Sometime in March 1974 Gertrude, respondent, and his friend, Ellen Hanock (now Ellen Hayes), discussed what she should do with her savings and the money she expected from the sale of her house. Gertrude told them about the ravages of the inflation in Germany during the 1920's and that she wished to invest in gold in order to protect her money from the burgeoning inflation in this country. Respondent informed her that a United States citizen could not own gold, but could own gold stocks and explained them to Gertrude. Ellen Hayes testified that Gertrude seemed to understand everything that was said to her.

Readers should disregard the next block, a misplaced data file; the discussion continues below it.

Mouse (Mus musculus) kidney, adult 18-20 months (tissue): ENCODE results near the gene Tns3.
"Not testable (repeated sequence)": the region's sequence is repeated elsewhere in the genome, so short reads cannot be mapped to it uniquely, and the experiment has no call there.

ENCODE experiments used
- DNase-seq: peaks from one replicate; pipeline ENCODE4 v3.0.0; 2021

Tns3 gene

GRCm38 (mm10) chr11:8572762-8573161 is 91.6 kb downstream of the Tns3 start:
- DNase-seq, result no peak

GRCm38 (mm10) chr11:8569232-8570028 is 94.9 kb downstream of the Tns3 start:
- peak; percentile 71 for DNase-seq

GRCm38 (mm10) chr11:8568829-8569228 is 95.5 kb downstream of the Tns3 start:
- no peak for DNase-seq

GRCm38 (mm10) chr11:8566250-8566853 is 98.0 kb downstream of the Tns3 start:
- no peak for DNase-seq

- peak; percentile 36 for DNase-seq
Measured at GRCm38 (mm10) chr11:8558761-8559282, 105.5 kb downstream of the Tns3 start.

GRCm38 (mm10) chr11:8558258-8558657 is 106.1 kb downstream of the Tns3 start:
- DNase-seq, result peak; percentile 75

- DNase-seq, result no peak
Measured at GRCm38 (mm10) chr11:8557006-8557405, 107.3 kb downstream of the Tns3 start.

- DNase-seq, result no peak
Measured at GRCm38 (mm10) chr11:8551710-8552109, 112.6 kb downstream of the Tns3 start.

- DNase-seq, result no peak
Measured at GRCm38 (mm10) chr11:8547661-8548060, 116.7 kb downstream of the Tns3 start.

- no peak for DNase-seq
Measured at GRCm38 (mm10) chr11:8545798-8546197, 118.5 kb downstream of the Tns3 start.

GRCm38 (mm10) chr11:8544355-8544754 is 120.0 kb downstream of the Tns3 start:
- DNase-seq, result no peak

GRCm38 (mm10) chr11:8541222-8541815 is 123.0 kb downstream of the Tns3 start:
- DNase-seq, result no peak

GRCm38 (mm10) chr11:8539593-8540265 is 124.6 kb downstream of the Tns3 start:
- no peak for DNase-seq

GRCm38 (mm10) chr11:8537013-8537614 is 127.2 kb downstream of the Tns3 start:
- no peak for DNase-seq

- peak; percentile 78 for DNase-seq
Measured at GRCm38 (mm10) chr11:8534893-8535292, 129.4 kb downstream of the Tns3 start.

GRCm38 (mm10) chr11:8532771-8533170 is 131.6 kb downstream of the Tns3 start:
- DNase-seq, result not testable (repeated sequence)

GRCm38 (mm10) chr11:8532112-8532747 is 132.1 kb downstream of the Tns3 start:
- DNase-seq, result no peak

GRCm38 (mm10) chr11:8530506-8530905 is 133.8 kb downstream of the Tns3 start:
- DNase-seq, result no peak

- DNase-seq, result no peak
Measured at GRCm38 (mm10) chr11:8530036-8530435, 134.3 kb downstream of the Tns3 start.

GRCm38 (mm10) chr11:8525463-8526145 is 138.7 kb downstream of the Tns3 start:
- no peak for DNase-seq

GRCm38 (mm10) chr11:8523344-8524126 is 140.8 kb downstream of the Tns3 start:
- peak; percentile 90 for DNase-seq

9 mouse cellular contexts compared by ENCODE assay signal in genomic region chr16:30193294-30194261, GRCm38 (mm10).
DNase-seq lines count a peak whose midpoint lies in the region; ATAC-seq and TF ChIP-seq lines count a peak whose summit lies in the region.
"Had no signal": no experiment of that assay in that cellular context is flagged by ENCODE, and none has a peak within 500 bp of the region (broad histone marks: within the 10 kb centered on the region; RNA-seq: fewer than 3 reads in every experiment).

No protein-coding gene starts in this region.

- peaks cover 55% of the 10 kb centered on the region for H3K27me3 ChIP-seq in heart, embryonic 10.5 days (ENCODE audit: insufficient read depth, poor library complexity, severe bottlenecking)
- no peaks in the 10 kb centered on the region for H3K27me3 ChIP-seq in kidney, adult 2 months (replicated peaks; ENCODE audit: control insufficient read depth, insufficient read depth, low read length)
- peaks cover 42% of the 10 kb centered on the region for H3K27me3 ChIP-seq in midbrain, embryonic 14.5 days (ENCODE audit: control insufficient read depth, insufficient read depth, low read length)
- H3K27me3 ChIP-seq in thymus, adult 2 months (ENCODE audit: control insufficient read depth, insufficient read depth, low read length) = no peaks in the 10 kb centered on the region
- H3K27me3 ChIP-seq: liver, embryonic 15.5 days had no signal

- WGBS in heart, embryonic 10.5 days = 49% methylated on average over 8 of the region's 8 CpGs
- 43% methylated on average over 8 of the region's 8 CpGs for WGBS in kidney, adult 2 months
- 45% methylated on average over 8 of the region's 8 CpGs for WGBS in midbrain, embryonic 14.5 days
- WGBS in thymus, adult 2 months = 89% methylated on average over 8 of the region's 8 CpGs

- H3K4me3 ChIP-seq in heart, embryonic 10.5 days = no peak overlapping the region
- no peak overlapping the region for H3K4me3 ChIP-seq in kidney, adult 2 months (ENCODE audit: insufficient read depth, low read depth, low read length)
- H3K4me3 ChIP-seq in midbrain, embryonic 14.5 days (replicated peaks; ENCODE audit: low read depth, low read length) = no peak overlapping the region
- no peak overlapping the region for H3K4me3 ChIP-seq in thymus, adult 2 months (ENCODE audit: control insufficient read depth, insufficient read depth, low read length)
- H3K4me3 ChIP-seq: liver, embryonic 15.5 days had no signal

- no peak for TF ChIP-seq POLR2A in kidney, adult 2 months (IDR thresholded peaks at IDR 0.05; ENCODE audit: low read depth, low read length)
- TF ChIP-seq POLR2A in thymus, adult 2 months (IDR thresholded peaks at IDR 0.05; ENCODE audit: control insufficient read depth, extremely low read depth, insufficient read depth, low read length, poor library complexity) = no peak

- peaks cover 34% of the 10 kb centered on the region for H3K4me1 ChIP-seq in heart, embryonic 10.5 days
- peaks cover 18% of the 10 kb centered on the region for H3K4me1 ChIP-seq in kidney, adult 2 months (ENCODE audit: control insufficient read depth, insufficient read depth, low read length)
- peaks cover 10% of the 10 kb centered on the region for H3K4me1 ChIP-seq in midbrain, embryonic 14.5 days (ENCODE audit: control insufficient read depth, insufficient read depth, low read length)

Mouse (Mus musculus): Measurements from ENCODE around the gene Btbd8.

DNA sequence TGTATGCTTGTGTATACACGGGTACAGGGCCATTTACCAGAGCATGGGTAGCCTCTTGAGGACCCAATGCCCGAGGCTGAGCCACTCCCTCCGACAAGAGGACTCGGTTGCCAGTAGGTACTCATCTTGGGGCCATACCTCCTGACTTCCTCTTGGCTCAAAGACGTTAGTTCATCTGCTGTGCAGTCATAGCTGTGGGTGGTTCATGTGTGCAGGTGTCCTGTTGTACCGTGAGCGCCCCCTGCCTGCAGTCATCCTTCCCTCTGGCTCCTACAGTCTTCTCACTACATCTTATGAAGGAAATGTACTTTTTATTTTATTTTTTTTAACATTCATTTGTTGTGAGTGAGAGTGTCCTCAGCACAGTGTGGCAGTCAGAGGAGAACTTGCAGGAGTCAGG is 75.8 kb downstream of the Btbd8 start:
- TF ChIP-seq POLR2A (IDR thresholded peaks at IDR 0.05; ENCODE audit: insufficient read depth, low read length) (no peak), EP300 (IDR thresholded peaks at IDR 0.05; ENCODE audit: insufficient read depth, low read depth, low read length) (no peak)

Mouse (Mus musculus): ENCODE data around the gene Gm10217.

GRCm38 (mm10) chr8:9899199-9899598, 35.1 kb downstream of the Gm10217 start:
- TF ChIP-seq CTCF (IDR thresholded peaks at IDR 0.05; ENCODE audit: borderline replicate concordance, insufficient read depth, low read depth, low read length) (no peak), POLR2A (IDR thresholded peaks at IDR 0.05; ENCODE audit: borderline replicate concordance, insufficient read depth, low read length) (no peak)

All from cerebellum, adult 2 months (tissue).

Respondent testified that Gertrude requested him to open a joint tenancy account with the brokerage house of Cowen & Company in the names of herself, respondent, and petitioner and, accordingly, on April 2, 1974, respondent directed Cowen & Company to purchase 1219 shares of International Investors, Inc., a gold stock, for $29,940.40. On April 8, 1974, Gertrude came to respondent's apartment and gave him a blank check on which he filled in the date, the amount and the name of the payee, Cowen & Company, and decedent signed it. On April 9, 1974, a second account was opened at Cowen & Company, this time in joint tenancy between only respondent and Gertrude. As with the other purchase, respondent selected the stocks and, at the request of the decedent, directed the brokerage house to purchase additional gold stocks, 100 shares of President Steyn and 100 shares of Vaal Reefs at a cost of $10,000. This stock was paid for by a check which, he testified, had been signed in blank and mailed to him by decedent; respondent filled in the amount and the name of the payee, Cowen & Company.